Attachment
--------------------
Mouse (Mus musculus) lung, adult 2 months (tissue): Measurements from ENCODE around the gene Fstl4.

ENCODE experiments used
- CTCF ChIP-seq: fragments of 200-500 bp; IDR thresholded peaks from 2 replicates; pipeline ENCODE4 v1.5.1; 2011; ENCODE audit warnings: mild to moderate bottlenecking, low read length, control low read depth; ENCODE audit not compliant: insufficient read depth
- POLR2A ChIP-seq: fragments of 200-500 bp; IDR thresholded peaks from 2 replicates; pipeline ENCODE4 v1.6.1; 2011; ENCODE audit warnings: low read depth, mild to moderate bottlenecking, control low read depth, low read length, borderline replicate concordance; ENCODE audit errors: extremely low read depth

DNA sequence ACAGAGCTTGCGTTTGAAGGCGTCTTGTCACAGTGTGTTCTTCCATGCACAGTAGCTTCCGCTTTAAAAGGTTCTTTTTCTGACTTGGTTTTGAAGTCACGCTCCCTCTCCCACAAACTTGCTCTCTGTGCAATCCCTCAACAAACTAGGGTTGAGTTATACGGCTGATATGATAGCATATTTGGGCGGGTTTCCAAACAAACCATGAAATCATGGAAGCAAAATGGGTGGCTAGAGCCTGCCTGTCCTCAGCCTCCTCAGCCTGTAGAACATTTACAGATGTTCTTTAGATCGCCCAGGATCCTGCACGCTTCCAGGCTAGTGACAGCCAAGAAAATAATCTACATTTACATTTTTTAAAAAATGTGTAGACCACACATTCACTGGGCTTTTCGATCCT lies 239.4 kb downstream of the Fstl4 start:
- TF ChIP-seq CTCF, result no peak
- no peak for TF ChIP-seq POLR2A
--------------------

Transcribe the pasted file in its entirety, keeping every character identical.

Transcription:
Mouse (Mus musculus) lung, adult 2 months (tissue): Measurements from ENCODE around the gene Fstl4.

ENCODE experiments used
- CTCF ChIP-seq: fragments of 200-500 bp; IDR thresholded peaks from 2 replicates; pipeline ENCODE4 v1.5.1; 2011; ENCODE audit warnings: mild to moderate bottlenecking, low read length, control low read depth; ENCODE audit not compliant: insufficient read depth
- POLR2A ChIP-seq: fragments of 200-500 bp; IDR thresholded peaks from 2 replicates; pipeline ENCODE4 v1.6.1; 2011; ENCODE audit warnings: low read depth, mild to moderate bottlenecking, control low read depth, low read length, borderline replicate concordance; ENCODE audit errors: extremely low read depth

DNA sequence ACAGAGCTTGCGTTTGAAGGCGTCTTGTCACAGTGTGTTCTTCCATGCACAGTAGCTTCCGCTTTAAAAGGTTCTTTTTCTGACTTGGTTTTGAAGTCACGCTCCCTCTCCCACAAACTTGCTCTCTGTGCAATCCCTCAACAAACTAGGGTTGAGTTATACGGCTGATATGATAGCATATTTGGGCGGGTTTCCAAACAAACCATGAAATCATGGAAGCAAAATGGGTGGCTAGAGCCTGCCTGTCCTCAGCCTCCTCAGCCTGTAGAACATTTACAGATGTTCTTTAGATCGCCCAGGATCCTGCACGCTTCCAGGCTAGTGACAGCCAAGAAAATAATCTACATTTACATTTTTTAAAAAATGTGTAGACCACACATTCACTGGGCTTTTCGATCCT lies 239.4 kb downstream of the Fstl4 start:
- TF ChIP-seq CTCF, result no peak
- no peak for TF ChIP-seq POLR2A